Dr Darren's strategies for effectively introducing SysML for MBSE on your projects and the importance of extracting incremental benefit from the powerful SysML language and MBSE tools

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As you read this please keep in mind, that many older document-intensive systems engineering methodologies are in part conceived to address problems that simply do not exist anymore with modern MBSE. There can often be a disconnect between use of SysML for MBSE and mandated reporting obligations, some of which can be addressed using customised reports with context injected from model queries.
A quote from John Gall, one of the early pioneers of systems thinking:
A complex system that works is invariably found to have evolved from a simple system that worked. A complex system designed from scratch never works and cannot be patched up to make it work. You have to start over, beginning with a working simple system.
For MBSE with SysML this means:
  • Don’t try to tackle too much at once. SysML is designed to reuse working sections progressively.
  • Integration across a team is aspirational, but ambitious, and should not be prioritised above just getting useful stuff done. If you at first work in relative isolation with specific strategies that add incremental benefit, but don’t initially integrate across all interfaces and such, it’s not so bad. Better to demonstrate incremental benefit for your specific tasks or area than end up with nothing.
  • Create lots of little diagrams with model elements that each tell a mini story. Diagrams are cheap!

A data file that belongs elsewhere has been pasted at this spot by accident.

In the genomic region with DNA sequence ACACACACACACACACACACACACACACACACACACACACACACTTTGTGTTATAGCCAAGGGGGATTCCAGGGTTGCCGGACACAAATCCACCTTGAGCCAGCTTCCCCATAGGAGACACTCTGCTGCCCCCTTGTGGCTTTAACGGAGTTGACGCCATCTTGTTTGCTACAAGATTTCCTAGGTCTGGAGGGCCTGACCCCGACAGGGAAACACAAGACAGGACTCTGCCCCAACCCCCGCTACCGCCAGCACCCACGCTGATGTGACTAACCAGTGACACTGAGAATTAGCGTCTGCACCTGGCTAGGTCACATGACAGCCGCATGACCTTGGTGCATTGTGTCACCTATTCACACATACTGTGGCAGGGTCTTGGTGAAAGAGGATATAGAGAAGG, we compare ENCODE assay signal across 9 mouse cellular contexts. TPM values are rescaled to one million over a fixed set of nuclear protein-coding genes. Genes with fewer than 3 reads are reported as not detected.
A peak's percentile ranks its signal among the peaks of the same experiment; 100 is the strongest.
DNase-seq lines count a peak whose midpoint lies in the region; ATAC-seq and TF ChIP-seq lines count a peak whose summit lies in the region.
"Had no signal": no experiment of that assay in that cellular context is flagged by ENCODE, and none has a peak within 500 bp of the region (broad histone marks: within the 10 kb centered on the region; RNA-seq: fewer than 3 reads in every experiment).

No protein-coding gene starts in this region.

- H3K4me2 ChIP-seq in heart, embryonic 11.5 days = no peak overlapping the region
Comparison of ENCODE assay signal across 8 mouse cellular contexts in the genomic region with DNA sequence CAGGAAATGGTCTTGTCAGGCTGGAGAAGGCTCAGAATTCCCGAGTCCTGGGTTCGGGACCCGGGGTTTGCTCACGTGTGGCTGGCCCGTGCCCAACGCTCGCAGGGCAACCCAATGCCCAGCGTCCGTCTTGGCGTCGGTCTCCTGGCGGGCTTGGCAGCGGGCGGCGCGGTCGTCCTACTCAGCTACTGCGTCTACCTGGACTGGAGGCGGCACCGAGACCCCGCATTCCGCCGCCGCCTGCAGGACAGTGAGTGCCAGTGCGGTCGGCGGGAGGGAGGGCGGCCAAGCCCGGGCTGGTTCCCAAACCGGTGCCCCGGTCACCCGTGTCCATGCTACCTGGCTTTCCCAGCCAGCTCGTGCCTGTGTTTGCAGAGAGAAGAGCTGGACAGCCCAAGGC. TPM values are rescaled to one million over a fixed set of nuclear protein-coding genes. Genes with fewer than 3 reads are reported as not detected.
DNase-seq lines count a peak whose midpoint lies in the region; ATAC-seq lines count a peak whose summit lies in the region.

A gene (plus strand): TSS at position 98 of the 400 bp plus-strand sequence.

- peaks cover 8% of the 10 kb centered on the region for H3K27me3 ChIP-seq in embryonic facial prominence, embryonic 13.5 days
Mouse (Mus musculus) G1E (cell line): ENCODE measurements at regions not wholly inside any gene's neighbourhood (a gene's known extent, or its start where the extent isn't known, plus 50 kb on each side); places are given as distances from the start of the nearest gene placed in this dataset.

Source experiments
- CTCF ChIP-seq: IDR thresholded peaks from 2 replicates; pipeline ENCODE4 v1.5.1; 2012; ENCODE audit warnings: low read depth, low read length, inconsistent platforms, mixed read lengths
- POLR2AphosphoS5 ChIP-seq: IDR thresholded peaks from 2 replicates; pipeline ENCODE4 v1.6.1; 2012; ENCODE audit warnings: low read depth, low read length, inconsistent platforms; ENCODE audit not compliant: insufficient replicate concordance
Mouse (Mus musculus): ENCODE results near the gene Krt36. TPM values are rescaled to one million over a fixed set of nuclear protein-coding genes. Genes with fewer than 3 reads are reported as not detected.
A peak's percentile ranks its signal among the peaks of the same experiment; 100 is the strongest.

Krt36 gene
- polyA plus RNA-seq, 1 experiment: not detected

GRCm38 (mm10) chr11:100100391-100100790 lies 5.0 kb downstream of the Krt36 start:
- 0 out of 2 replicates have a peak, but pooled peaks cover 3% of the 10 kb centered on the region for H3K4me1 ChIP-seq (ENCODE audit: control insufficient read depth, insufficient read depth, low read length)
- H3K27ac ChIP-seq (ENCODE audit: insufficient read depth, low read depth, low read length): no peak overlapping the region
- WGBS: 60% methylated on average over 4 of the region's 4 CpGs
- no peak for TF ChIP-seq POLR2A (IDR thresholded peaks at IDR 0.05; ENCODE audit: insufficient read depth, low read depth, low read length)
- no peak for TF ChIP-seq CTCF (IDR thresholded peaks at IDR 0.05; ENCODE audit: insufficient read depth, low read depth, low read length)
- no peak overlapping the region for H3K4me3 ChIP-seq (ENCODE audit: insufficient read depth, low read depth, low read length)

• If you are modelling an entire complex Systems Of Systems, create many diagrams at different levels of abstraction, and use IBDs as the primary mechanism for communication with management. (And hide some info from display sometimes.)
  • You can create multiple IBDs within the same complex context, showing different levels of abstraction.
  • Use text extracts from domain source documents that each tell a "mini story" to guide your modelling.
  • Graphical + Text is more powerful than either alone. There is a “cognitive resonance” that activates different parts of your brain in parallel and in a powerful complementary way when text is combined with graphical aspects, and including text also helps communicate with those colleagues and stakeholders who are not fluent in SysML. This is a very practical matter, not just “esoterics”!
  • Even just using Comment or ElementGroup with domain source text extracts initially without full traceability (such as under the  Webel Parsing Analysis recipe for SysML®) will give you the overwhelming majority of the benefit of the above Graphical+Text principle! Longer term, mastering the  Webel Parsing Analysis recipe for SysML® provides great benefit (and will help prepare you also for the new world of NLP-generated SysMLv2 models).
  • Focus on demonstrating incremental benefit (and communicate that to your management).